Eddie Swimmer is an accomplished dancer, storyteller, and public speaker. His programs include dance, storytelling, plant lore, and explorations of stereotypes. He performs a number of Native American dances including the Apache Spirit Dance, Iroquois dance, Cherokee traditional dances, and Northwest coastal dances. Raised in the Big Cove Community on the Qualla Boundary, Eddie Swimmer first learned dancing from his family. By watching traditional dancers, he learned Cherokee dance steps. After attending Western Carolina University and Brigham Young University, he moved to Albuquerque, New Mexico, where he studied with Tony Whitecloud, founder of the modem Native American Hoop dance.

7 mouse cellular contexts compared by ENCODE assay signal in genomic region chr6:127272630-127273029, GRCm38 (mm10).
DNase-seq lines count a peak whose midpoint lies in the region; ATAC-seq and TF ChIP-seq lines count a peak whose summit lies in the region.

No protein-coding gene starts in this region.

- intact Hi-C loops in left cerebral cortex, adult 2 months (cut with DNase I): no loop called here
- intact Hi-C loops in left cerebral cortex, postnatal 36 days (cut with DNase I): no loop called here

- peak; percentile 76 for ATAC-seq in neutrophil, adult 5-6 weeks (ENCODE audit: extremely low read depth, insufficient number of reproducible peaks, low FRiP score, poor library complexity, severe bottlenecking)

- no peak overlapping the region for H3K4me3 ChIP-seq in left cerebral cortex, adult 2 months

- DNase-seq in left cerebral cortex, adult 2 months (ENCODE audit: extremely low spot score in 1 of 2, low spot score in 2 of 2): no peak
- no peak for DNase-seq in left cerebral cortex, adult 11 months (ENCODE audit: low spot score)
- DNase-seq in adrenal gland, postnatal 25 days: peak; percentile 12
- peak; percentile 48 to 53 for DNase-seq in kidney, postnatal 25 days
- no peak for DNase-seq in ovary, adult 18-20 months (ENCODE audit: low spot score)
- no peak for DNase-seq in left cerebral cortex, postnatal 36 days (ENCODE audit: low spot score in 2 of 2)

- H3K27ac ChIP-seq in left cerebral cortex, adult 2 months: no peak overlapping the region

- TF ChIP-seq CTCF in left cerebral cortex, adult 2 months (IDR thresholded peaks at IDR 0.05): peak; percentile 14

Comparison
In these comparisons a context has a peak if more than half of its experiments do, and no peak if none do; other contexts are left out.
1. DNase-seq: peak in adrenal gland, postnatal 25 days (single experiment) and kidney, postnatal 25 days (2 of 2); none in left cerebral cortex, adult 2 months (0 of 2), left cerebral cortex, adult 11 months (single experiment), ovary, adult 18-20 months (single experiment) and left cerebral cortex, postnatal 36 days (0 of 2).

For several years, Eddie Swimmer held the title of the World Champion Hoop dancer, and for more than ten years, he toured the world with Native American dance groups, performing throughout Europe, the Middle East, and Asia. Eddie Swimmer performed in the opening ceremonies of the 1996 Olympic Games in Atlanta, at the 1994 World Cup Soccer Tournament in Dallas, and in the 1993 Macy’s Thanksgiving Day Parade in New York City. Also in New York he choreographed a hoop dance number in the Broadway production of “Annie Get Your Gun.” He is the founder of the native dance group Native Movements. Eddie Swimmer has also toured extensively with numerous musical groups: Robbie Robertson’s “Music of the Native Americas,” Tony Hymes of the Jeff Beck Band, The Edge of U2, Joanne Shanadoah, Ulali, Floyd “Red Crow” Westerman, and Buffy Sainte Marie. After eighteen years based in Albuquerque, New Mexico, Eddie Swimmer has relocated to his home in Cherokee. His portrait appears on the U.S. postage stamp for the Native Dance Series. He has been working with the Cherokee Historical Association to create new, more authentically Cherokee dances for the new production of “Unto These Hills.“